Google Crawl Rate Adjustment

Monday 21 September 2015, 9:38PM
By Perry Bernard

If you’re a regular user for Google Search Console you’ve probably come across this a few times. The Crawl Stats report shows the visit stats for Googlebot to your website. The data stretches back just 90 days.

In the top graph (blue) you can see how many pages are being crawled on any given day during the reporting period. The middle graph (red) shows how many kilobytes are being downloaded per day. The final graph at the bottom shows the time downloading the data from the website.

In the last day or two of these graphs you can see a very clear upward spike in both the pages crawled and time spent downloading, but the data downloaded didn’t change that much (if at all).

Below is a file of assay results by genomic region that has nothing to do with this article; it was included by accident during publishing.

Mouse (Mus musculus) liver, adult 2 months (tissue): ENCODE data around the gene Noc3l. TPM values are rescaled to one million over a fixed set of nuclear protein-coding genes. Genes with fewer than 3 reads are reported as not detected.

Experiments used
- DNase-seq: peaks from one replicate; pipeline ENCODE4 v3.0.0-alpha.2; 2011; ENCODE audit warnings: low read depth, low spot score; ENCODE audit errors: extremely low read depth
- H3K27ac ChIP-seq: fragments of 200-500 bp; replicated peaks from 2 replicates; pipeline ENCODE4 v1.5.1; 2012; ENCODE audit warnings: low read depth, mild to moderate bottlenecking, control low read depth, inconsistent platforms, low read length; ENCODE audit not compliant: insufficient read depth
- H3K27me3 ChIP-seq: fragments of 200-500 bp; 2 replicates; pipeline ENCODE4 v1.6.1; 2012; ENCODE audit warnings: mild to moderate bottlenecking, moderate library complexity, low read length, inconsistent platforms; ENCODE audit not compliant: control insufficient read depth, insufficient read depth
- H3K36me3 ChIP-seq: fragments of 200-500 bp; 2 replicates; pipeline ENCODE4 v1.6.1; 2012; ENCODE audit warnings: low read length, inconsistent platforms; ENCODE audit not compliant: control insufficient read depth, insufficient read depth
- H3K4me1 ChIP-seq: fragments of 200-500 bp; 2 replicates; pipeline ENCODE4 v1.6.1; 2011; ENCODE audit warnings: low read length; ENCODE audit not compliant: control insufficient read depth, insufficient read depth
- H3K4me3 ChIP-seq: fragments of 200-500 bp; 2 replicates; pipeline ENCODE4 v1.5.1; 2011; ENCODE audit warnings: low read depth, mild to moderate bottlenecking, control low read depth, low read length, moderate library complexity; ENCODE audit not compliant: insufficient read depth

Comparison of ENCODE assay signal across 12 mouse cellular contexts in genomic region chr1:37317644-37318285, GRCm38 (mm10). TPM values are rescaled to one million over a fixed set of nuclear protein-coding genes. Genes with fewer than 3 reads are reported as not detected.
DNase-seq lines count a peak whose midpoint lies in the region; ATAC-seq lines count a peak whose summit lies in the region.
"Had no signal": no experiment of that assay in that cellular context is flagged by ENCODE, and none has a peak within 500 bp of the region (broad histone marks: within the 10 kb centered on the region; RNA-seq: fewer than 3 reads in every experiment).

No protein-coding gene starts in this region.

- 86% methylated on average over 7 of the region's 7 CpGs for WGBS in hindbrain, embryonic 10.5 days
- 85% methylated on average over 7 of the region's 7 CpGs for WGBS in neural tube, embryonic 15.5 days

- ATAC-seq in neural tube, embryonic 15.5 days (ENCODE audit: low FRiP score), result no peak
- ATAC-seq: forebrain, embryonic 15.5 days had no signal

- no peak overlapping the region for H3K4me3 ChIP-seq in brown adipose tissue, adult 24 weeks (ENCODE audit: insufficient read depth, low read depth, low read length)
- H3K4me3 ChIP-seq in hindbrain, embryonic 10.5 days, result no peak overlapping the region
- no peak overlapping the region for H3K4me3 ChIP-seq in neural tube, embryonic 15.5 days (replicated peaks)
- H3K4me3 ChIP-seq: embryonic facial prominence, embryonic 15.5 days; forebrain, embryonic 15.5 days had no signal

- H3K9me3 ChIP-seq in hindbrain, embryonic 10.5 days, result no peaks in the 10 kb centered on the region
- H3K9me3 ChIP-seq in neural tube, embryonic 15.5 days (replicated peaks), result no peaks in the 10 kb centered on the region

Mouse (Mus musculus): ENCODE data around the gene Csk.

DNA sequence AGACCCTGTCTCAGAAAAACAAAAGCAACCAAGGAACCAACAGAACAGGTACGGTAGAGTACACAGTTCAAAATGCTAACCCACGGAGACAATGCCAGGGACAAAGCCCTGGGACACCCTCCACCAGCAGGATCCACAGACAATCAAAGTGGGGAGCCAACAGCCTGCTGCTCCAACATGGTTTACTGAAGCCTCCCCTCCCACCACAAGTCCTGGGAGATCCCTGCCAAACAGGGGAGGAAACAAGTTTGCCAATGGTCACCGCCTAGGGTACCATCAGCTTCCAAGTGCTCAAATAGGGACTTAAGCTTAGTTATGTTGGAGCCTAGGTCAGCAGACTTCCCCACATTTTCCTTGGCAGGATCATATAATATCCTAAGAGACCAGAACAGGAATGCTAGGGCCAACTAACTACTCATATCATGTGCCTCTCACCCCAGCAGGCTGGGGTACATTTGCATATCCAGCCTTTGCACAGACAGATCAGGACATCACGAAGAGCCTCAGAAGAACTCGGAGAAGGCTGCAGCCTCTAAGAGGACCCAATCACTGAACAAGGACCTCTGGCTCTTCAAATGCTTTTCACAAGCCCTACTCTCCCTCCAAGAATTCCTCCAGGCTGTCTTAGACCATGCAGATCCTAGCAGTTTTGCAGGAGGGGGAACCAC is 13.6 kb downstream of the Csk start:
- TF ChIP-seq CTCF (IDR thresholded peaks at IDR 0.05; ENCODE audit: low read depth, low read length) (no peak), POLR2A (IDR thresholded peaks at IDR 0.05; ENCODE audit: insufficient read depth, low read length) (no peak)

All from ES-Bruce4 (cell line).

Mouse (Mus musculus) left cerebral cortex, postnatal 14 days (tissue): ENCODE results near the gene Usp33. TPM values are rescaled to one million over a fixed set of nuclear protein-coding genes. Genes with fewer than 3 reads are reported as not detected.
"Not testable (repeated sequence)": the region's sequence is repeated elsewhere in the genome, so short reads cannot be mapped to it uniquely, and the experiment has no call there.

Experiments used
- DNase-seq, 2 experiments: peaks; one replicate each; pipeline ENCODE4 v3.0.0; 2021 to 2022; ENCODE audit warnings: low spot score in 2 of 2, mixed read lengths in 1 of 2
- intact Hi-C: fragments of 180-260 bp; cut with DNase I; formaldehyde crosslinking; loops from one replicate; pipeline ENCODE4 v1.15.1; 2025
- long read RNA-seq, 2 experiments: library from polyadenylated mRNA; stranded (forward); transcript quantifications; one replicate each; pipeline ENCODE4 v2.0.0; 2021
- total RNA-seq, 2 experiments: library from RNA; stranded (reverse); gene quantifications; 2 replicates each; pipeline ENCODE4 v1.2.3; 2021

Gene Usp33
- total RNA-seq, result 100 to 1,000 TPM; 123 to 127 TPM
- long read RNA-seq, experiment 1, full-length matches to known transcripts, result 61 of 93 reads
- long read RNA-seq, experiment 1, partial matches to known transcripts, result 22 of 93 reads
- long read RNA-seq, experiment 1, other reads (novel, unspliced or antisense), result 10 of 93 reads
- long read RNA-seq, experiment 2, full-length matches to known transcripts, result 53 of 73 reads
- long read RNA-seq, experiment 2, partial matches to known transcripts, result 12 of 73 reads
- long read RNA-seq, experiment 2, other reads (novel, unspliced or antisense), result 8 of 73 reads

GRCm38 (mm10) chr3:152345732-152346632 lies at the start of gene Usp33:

Any sudden upward spikes in any of these graphs can be an indicator of something wrong, but not every upward spike is a problem. Knowing some background info about this website is important.

In the months prior to this event Google had been progressively de-indexing pages in the site due to an issue with a Country Blocker. The blocker had prevented Googlebot from crawling the website. In short – a disaster for organic rank and referrals from search.

This client came to us for a solution, which we promptly resolved, but that leaves the client with little or no pages left in search, so we re-submitted sitemaps and used Fetch as Googlebot to crawl the site. The result was too much for the server to handle and still serve content to users as well, because our request caused Google to begin swamping the server with page requests.

The fix: very simple. Reducing the crawl rate in the Crawl Rate control for the site effectively preventing excessive requests from Googlebot and thereby relieving the server to tend to the all-important user requests.

Read the full article here.